In the casirivimab and imdevimab RCT NCT04425629, interim data indicated only one variant (G446V) detected in 4.5% of participants at an allele fraction of 15% or greater, each detected at a single time point3. The clinical impact is unknown. In a VSV pseudoparticle neutralization assay, the G446V variant had reduced susceptibility to imdevimab (135-fold) but retained susceptibility to both casirivimab alone and the casirivimab and imdevimab combination.

However, not all variants must be considered clinically relevant mutations associated with resistance to treatment. During the Ebola outbreak in 2018, a genomic assessment of 48 viral genomes determined that this outbreak was due to a distinct viral variant. The sequence information allowed researchers to evaluate the relevance of the distinct mutations to the available vaccine and therapeutics and to conclude that the neutralizing antibodies MAb114 and ZMapp would likely be effective against the currently circulating variant81. A similar practice for SARS-CoV-2 surveillance may be prudent to determine whether emergent S protein variants pose a threat to the efficacy of neutralizing mAb therapies.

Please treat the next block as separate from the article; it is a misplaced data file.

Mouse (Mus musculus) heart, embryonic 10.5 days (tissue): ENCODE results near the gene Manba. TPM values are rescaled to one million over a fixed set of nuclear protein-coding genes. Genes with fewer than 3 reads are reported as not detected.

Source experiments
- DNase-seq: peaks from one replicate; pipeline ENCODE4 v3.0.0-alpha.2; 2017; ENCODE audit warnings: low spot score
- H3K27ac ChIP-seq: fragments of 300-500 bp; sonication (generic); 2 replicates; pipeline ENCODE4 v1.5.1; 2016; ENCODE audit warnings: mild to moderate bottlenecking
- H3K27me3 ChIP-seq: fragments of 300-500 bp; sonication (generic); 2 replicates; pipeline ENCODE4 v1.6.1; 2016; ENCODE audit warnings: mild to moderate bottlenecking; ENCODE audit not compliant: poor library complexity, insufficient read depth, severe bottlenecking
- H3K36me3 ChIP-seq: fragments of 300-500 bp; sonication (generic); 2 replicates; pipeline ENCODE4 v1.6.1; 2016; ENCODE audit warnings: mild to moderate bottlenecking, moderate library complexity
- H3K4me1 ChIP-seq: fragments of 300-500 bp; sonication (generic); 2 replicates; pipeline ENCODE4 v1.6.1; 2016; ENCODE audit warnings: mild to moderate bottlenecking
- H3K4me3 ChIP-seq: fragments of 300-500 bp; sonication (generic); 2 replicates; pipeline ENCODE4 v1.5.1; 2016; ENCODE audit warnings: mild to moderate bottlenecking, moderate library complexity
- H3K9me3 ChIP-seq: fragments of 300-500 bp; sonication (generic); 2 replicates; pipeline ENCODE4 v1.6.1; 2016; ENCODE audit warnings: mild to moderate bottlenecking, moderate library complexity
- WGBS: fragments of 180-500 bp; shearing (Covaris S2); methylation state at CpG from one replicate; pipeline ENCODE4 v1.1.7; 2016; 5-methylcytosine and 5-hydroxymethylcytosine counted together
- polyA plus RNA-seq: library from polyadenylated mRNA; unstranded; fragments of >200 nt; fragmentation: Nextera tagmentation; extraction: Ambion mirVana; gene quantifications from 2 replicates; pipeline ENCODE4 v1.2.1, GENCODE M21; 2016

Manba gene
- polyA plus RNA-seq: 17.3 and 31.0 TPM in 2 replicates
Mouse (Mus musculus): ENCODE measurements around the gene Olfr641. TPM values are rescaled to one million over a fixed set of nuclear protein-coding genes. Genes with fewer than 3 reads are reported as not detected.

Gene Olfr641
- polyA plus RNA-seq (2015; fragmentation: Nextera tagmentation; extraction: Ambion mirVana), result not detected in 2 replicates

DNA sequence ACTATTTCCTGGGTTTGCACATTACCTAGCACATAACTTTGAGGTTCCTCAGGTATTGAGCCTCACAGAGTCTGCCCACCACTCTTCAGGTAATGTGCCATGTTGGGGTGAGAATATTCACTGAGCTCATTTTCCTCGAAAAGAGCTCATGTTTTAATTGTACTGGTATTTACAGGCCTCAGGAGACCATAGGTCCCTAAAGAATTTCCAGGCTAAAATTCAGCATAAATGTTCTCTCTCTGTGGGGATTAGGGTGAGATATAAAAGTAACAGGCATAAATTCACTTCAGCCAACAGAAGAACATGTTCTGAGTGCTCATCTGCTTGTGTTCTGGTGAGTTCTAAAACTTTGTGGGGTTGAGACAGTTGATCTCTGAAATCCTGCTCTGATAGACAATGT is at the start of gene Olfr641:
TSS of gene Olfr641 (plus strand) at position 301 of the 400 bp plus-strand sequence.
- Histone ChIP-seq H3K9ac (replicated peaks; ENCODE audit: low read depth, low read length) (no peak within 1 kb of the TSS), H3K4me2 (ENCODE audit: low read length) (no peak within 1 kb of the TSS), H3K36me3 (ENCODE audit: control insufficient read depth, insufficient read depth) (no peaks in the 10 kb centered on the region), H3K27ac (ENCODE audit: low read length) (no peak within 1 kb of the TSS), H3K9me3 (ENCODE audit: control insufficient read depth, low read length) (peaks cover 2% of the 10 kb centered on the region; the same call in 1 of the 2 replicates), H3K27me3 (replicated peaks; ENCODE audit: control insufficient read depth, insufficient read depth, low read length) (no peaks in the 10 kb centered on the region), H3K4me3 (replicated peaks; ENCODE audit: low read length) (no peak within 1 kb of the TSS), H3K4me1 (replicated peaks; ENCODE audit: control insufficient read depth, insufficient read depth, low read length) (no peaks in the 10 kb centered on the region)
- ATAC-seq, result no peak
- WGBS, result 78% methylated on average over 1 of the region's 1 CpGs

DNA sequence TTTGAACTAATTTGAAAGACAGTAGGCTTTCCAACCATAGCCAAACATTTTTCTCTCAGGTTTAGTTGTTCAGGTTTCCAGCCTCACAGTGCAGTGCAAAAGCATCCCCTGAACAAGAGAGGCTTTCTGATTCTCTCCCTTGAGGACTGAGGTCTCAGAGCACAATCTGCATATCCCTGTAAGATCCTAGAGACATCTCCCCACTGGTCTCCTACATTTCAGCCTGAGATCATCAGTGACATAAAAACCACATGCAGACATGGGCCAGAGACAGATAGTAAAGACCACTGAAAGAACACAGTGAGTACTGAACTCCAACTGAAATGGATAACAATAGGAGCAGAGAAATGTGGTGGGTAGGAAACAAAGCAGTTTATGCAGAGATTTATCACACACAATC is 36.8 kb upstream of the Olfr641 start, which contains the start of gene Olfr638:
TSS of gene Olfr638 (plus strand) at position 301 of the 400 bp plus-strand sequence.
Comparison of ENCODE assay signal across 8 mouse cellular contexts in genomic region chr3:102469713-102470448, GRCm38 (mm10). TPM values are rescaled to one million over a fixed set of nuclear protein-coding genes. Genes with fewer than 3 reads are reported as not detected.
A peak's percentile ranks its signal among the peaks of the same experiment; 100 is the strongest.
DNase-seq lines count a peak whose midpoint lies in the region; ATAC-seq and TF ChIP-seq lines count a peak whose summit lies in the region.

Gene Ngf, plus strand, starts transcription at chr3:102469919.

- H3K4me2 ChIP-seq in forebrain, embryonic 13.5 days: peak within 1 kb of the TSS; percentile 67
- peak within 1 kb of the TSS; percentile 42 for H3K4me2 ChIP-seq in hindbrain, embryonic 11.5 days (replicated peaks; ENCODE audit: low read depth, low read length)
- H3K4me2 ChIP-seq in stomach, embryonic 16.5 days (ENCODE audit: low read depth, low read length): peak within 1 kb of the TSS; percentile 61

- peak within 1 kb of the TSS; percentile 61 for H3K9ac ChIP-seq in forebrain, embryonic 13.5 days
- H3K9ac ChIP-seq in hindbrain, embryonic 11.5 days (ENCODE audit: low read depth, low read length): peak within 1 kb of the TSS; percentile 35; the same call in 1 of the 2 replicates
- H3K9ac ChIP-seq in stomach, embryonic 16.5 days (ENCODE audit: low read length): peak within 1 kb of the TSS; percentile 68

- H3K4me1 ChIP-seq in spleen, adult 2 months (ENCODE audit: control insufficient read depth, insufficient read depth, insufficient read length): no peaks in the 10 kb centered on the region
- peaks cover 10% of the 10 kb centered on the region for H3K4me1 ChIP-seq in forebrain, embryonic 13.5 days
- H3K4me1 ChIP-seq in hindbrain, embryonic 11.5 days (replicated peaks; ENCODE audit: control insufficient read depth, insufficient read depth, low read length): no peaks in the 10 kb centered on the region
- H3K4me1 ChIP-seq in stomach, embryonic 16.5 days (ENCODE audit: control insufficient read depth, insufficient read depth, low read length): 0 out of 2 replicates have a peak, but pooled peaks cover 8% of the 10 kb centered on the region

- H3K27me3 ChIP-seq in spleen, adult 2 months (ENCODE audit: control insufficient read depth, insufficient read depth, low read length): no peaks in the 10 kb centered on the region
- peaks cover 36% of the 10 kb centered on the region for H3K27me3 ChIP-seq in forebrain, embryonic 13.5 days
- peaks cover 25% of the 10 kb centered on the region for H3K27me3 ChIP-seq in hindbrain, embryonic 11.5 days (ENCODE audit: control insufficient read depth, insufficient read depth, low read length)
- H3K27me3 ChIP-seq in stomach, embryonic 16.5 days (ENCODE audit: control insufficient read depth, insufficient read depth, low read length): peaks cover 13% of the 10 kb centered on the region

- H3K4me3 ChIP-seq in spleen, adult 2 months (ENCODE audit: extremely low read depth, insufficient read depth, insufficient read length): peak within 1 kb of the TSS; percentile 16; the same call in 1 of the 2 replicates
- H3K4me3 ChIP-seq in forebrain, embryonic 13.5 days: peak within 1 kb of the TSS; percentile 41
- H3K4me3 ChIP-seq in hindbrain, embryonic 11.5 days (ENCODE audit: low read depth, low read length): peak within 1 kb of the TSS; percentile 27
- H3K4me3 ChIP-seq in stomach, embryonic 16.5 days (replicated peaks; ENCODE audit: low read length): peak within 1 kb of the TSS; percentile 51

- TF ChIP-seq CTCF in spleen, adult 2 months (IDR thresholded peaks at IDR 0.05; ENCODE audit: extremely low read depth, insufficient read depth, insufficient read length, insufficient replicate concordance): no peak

Indeed, three SARS-CoV-2 variants of particular interest have been identified and are circulating globally. In the United Kingdom, a variant called ‘B.1.1.7’ with a large number of mutations was identified in the autumn of 2020. In South Africa, a variant called ‘B.1.351 was identified. Originally detected in early October 2020, B.1.351 shares some mutations with B.1.1.7. In Brazil, a variant called ‘P.1’ was identified that contains a set of additional mutations that may affect its ability to be recognized by first-generation neutralizing mAbs and by the immune responses generated by first-generation vaccines. Although these variants have been detected in the United States, according to real-time data accessed via the GISAID COVID-19 variant tracker82 these COVID-19 variants do not currently represent a significant proportion of COVID-19 infections in the United States82,83, while recent California (B.1.427/B.1.429) and New York (B.1.526) variants do. To date, the effect of these variants on the neutralizing capacity of vaccines and mAbs is unknown. A recent preprint suggests that the variants identified in the United Kingdom and South Africa are more resistant to CPT and vaccine sera42.